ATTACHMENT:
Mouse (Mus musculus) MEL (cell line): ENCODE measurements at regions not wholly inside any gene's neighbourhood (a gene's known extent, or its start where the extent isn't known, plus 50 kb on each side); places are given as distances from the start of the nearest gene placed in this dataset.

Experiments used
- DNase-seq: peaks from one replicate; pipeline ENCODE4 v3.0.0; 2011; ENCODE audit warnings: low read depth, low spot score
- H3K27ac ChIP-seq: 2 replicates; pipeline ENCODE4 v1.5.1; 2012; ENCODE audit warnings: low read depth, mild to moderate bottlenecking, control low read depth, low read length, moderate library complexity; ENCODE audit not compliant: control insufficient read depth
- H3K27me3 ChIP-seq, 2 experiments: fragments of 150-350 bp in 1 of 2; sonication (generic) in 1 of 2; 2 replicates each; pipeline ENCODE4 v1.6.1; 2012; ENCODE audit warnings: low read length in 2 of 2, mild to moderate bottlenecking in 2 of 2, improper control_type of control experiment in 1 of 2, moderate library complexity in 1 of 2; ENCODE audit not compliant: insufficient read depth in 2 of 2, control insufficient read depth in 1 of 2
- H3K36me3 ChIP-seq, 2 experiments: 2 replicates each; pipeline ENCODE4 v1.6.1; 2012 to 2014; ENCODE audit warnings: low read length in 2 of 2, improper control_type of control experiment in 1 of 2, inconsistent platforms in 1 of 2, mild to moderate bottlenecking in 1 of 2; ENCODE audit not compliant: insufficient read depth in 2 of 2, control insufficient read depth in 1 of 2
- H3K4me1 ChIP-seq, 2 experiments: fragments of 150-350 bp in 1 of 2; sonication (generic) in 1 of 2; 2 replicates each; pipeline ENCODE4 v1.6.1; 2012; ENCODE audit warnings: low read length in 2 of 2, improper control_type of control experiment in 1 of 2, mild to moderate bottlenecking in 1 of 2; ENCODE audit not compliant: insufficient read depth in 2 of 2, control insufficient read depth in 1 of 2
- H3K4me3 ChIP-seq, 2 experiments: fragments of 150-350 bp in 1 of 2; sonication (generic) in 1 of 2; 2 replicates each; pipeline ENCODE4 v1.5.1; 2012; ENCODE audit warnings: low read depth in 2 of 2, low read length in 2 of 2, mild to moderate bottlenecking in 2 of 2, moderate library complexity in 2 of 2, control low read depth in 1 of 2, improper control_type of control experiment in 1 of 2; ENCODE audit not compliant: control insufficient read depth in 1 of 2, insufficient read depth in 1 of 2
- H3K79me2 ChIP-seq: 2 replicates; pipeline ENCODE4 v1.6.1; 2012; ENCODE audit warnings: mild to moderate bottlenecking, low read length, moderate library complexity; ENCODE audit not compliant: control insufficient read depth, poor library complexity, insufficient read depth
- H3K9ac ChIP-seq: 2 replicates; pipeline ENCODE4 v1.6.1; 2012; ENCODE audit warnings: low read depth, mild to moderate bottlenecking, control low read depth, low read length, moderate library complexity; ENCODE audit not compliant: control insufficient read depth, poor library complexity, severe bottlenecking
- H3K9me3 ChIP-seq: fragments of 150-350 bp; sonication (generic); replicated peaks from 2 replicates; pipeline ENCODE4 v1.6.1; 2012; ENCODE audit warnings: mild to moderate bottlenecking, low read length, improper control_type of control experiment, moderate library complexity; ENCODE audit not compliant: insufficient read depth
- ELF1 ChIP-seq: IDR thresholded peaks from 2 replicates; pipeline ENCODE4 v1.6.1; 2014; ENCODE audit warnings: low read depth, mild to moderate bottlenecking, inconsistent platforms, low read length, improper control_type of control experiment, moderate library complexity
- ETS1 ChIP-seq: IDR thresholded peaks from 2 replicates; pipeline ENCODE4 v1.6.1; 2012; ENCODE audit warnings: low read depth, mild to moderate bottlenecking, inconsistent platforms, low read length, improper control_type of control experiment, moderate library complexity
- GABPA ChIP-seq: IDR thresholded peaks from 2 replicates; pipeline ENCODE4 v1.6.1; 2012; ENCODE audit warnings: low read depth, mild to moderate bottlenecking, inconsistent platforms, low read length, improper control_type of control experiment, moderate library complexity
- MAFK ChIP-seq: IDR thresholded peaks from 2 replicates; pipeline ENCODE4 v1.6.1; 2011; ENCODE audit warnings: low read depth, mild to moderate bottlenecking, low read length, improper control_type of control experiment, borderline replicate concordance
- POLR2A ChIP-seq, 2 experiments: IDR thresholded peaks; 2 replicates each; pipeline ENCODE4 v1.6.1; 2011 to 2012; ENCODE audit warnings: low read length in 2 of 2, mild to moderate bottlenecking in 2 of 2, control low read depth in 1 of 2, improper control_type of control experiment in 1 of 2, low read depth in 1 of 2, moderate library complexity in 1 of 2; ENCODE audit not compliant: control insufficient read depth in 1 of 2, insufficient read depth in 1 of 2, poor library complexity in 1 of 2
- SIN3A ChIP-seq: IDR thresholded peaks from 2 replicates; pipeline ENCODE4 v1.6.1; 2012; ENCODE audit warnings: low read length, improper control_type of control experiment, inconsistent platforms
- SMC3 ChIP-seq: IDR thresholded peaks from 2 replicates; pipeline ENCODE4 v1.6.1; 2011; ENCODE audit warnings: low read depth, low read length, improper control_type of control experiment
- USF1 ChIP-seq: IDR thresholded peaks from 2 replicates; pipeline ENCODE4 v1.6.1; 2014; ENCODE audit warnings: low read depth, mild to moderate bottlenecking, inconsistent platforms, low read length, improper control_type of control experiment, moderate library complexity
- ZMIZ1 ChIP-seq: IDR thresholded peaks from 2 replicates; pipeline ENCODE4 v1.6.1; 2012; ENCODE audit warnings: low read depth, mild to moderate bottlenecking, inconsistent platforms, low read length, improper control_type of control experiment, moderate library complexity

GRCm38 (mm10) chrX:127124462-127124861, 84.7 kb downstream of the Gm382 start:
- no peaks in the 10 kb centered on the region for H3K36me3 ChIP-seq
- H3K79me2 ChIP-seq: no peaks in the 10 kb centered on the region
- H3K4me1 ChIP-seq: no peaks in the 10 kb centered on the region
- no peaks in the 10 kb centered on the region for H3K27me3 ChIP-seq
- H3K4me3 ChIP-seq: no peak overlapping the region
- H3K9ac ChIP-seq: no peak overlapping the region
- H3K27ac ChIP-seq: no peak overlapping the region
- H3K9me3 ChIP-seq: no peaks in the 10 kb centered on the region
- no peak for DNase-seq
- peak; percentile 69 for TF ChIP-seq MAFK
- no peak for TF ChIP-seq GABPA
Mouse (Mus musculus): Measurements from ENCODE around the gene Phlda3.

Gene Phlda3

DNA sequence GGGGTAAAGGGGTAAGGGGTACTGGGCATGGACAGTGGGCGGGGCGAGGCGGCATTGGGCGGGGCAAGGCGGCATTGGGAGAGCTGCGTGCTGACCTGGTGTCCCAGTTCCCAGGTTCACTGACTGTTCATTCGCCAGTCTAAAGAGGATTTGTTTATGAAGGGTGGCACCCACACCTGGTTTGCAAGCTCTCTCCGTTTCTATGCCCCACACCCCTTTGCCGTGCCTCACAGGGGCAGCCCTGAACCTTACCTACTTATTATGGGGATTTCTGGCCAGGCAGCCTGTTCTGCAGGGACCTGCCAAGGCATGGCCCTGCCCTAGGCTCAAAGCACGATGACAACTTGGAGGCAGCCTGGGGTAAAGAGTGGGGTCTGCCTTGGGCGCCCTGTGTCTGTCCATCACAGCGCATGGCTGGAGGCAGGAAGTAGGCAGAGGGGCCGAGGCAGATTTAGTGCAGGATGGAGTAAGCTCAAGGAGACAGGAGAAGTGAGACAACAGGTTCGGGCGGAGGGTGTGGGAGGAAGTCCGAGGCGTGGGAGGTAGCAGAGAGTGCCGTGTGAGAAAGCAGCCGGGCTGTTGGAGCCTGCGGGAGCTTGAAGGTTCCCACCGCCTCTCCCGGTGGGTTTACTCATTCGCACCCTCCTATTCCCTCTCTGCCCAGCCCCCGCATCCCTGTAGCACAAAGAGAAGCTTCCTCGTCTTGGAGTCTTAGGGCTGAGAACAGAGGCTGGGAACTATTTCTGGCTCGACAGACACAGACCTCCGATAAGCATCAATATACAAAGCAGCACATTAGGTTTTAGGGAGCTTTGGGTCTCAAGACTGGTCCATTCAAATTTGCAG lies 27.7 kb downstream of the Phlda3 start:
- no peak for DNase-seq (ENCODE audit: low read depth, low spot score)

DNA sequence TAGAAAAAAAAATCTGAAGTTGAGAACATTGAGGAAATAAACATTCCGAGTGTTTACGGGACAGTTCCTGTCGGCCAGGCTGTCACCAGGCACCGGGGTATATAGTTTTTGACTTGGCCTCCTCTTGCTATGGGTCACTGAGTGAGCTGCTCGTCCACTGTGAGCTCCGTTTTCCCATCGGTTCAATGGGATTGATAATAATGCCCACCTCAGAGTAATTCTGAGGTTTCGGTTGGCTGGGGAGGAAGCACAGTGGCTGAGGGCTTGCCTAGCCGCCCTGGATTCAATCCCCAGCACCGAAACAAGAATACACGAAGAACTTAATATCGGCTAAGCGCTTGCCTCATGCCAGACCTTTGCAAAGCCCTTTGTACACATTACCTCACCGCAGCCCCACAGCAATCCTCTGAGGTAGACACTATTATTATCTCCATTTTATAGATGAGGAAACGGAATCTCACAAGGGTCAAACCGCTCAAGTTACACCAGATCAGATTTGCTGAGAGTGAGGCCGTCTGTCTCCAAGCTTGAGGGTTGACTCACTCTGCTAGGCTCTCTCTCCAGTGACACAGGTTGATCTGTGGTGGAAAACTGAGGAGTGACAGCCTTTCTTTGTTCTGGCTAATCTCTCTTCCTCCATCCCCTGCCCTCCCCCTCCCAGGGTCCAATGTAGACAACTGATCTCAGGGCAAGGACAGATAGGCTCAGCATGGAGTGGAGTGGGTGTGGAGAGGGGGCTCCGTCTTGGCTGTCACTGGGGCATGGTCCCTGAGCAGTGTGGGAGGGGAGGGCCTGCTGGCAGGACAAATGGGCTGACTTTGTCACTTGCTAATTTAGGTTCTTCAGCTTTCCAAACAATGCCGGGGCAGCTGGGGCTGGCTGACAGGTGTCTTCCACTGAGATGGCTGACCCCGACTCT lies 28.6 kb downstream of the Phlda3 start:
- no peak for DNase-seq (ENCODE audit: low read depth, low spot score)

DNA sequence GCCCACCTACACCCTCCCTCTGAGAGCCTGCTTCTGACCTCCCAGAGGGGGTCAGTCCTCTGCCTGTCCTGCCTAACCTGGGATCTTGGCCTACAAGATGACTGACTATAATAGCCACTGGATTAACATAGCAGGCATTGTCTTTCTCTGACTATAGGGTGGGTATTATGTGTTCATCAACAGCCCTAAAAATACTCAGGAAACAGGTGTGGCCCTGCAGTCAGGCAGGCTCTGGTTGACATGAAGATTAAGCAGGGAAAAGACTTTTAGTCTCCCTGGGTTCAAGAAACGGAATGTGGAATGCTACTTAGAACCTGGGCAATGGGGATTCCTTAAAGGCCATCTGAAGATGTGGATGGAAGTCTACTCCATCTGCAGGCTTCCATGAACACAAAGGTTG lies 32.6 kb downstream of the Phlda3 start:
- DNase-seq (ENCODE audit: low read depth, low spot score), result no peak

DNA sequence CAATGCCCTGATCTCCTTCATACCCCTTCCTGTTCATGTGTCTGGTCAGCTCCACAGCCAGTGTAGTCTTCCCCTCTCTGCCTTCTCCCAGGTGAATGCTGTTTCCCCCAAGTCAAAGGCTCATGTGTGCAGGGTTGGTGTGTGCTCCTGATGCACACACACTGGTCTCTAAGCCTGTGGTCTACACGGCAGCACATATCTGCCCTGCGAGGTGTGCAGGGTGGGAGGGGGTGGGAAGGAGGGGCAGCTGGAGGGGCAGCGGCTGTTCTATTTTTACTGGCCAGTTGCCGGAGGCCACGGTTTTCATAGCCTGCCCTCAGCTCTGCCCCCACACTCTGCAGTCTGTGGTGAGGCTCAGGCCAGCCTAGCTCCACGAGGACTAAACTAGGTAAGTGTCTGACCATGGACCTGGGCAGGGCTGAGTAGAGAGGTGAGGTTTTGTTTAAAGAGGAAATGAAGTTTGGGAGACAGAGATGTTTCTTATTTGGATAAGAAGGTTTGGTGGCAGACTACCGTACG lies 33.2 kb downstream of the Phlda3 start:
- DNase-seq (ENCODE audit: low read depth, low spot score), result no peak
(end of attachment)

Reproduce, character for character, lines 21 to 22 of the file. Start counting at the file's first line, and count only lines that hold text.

GRCm38 (mm10) chrX:127124462-127124861, 84.7 kb downstream of the Gm382 start:
- no peaks in the 10 kb centered on the region for H3K36me3 ChIP-seq